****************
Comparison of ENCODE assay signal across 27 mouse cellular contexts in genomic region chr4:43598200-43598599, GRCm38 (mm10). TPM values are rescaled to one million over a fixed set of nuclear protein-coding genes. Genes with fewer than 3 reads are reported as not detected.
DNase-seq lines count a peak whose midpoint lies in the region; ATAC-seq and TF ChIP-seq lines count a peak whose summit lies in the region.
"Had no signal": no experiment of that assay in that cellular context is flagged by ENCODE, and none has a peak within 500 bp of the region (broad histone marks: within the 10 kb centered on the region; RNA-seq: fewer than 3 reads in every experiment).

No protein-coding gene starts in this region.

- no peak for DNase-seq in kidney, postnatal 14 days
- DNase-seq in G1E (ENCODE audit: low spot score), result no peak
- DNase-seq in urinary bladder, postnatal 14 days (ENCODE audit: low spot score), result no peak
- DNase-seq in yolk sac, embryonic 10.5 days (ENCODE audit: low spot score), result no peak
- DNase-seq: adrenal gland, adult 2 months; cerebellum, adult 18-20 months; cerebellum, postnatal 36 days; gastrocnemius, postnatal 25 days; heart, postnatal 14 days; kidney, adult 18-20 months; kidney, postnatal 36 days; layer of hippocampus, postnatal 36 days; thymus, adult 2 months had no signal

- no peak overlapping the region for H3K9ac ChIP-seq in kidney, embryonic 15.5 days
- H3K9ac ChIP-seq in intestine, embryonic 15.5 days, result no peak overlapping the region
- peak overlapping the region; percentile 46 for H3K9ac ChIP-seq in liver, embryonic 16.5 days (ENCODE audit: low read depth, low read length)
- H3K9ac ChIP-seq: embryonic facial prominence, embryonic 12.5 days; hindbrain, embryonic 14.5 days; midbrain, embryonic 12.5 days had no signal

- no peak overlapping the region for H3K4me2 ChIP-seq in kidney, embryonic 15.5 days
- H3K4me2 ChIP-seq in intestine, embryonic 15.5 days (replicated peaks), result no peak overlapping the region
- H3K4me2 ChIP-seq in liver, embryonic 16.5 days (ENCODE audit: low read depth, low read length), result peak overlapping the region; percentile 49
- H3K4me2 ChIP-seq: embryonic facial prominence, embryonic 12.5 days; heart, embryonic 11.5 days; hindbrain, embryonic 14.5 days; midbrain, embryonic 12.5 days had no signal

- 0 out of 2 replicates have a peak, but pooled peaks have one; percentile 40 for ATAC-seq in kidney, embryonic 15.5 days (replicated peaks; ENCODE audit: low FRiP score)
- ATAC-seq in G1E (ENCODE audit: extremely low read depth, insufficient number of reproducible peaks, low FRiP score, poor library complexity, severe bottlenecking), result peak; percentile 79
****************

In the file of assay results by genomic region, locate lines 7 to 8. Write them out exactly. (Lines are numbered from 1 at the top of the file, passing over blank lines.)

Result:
- DNase-seq in urinary bladder, postnatal 14 days (ENCODE audit: low spot score), result no peak
- DNase-seq in yolk sac, embryonic 10.5 days (ENCODE audit: low spot score), result no peak